Though it might not be obvious at first glance, federal student loans come with several benefits that refinanced loans don’t have. For example, with federal student loans, you can qualify for income-driven repayment programs, public service loan forgiveness opportunities, and more forgiving ways of dealing with financial setbacks such as long-term disability. So, before refinancing medical school debt, doctors should consider all factors and carefully weigh the pros and cons of a refi.

Tip #4: Avoid ‘Lifestyle Creep’

This is a concept that can be detrimental in any profession, but high earners such as doctors can be particularly susceptible. As you get more established in your medical career and begin to see your hard work reflected in your paycheck, it can be tempting to begin introducing more luxury into your lifestyle or to increase your spending. While you don’t have to deny yourself material rewards like a big house or fancy car, be sure that you’re budgeting appropriately and not getting carried away. For example, a pay increase should never always go to new lifestyle expenses. Be sure to increase your savings and investments, too.

Prioritize building an emergency fund, think about your mid-term savings goals, always work to max out your retirement accounts, and pay extra on your student loan debt, too. After your financial responsibilities are satisfied, you can indulge in more lifestyle spending with the knowledge that you’re on firm financial footing.

Tip #5: Tackle High-Interest Loans with Gusto

Some people tackle large amounts of debt by paying off smaller loans first, which is called the snowball method. However, note that the benefit of paying off your debts this way is purely psychological. The idea is that each small debt you pay off will motivate you to continue on to larger ones. Financially speaking, there’s no real benefit to paying off smaller loans before others. For doctors with significant student loan debt, paying off your loans with the highest interest rates first allows you to pay less in interest over time and more towards the loan principal – a savvier strategy for your financial outlook.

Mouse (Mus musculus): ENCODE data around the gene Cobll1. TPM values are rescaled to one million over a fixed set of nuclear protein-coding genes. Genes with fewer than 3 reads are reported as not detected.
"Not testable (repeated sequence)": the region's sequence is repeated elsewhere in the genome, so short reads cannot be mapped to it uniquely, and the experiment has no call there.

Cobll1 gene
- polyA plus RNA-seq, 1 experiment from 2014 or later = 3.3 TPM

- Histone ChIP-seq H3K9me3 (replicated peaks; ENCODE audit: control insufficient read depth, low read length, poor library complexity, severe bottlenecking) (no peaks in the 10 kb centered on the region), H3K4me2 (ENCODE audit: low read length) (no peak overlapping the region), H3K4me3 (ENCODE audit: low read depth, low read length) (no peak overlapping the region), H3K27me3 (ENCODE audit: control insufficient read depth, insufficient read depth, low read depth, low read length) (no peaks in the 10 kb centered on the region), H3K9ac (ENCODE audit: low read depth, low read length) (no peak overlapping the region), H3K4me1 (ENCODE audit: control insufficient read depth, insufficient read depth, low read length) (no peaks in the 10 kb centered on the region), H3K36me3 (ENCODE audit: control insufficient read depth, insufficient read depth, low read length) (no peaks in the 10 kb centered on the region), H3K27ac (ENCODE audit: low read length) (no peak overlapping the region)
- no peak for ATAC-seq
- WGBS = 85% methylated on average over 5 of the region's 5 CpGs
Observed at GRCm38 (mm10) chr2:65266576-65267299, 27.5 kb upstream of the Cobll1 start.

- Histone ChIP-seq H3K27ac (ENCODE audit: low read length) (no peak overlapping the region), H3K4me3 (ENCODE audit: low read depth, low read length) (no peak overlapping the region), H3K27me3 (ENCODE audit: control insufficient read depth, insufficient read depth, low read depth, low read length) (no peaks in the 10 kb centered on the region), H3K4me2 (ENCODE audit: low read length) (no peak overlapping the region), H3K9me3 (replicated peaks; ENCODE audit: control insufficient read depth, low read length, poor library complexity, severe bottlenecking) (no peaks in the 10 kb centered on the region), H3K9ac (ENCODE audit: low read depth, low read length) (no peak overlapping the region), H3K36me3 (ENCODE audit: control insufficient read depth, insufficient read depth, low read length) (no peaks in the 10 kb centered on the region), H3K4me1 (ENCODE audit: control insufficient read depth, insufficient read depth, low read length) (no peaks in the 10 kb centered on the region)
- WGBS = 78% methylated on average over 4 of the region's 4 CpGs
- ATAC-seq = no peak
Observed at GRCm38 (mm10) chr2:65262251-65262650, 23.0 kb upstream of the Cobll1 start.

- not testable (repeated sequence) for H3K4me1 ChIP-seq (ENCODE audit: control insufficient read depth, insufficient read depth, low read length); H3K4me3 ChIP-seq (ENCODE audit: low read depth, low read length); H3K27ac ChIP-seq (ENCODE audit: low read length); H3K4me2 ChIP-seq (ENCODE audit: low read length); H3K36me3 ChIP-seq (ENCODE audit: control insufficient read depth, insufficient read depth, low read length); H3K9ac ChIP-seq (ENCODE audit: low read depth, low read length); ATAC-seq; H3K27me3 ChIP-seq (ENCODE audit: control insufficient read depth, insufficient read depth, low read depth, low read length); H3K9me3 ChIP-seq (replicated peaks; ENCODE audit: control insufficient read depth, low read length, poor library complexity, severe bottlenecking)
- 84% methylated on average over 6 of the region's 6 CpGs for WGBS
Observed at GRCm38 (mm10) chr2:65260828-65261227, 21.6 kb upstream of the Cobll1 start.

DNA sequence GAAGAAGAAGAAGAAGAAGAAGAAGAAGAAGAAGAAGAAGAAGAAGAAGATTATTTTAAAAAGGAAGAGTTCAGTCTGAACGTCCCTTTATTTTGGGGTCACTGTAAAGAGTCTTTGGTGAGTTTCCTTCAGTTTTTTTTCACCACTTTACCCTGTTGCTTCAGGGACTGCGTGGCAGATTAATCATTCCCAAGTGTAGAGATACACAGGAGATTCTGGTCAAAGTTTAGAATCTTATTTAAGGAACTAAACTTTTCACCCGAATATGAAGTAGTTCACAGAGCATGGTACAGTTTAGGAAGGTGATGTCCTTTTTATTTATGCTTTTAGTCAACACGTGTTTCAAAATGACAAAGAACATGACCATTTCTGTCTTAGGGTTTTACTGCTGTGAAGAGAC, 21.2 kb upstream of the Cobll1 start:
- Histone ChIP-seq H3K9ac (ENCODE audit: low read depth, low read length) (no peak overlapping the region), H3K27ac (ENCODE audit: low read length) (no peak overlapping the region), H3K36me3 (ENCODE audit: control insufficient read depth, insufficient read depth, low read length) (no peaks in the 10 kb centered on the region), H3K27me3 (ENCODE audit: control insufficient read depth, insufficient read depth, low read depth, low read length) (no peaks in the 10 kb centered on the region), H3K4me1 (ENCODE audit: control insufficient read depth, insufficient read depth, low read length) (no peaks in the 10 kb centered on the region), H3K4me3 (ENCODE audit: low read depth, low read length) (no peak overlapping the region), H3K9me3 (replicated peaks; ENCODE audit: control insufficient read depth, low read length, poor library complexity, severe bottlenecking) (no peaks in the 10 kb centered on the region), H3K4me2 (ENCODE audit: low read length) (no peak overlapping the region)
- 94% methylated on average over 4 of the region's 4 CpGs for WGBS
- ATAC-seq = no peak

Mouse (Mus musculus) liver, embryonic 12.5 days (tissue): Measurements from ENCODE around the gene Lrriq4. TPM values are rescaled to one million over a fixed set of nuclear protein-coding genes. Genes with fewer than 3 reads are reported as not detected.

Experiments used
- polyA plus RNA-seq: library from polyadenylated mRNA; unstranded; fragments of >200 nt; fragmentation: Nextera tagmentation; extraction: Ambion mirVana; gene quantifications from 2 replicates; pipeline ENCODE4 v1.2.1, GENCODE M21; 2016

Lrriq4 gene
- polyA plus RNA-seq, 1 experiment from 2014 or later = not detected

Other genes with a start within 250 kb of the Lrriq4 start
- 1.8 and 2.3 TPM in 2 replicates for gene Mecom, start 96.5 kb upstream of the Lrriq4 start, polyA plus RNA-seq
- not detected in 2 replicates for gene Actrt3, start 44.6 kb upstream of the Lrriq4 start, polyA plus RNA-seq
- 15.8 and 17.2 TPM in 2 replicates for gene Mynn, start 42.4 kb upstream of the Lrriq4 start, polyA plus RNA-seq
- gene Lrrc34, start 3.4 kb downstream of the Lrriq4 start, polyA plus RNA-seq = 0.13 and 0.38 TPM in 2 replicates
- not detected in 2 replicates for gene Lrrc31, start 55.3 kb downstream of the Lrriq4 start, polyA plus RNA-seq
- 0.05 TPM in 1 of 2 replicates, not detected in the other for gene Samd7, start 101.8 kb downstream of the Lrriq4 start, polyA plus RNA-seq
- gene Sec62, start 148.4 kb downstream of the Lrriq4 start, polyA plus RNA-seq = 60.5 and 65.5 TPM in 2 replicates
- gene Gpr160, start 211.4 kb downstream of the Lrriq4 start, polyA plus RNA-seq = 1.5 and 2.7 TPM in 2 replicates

Are You a Doctor Chipping Away at Student Loan Debt?

To achieve your dream of entering the medical profession, you’ve likely invested time and money and made countless personal sacrifices, too. And while your career may be rewarding, it’s also normal to feel the heavy burden of medical school loan debt.

If you’d like to discuss retirement planning or a related topic, schedule a 15-minute phone call with one of our advisors!


Illuminated Advisors is the original creator of the content shared herein. I have been granted a license in perpetuity to publish this article on my website’s blog and share its contents on social media platforms. I have no right to distribute the articles, or any other content provided to me, or my Firm, by Illuminated Advisors in a printed or otherwise non-digital format. I am not permitted to use the content provided to me or my firm by Illuminated Advisors in videos, audio publications, or in books of any kind.